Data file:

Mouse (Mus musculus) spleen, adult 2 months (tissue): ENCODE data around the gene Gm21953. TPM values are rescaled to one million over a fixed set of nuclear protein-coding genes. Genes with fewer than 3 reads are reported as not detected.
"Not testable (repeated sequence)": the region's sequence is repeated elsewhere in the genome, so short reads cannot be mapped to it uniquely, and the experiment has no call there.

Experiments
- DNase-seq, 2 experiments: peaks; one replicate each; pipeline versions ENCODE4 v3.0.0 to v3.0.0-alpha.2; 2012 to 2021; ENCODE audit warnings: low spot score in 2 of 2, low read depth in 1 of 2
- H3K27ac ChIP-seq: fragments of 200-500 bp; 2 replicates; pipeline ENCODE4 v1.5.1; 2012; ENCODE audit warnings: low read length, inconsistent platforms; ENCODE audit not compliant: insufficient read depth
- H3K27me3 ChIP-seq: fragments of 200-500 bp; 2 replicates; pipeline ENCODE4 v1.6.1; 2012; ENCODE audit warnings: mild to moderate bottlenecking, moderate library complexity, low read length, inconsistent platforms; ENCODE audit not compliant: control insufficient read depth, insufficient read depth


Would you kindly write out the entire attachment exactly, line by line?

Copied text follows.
Mouse (Mus musculus) spleen, adult 2 months (tissue): ENCODE data around the gene Gm21953. TPM values are rescaled to one million over a fixed set of nuclear protein-coding genes. Genes with fewer than 3 reads are reported as not detected.
"Not testable (repeated sequence)": the region's sequence is repeated elsewhere in the genome, so short reads cannot be mapped to it uniquely, and the experiment has no call there.

Experiments
- DNase-seq, 2 experiments: peaks; one replicate each; pipeline versions ENCODE4 v3.0.0 to v3.0.0-alpha.2; 2012 to 2021; ENCODE audit warnings: low spot score in 2 of 2, low read depth in 1 of 2
- H3K27ac ChIP-seq: fragments of 200-500 bp; 2 replicates; pipeline ENCODE4 v1.5.1; 2012; ENCODE audit warnings: low read length, inconsistent platforms; ENCODE audit not compliant: insufficient read depth
- H3K27me3 ChIP-seq: fragments of 200-500 bp; 2 replicates; pipeline ENCODE4 v1.6.1; 2012; ENCODE audit warnings: mild to moderate bottlenecking, moderate library complexity, low read length, inconsistent platforms; ENCODE audit not compliant: control insufficient read depth, insufficient read depth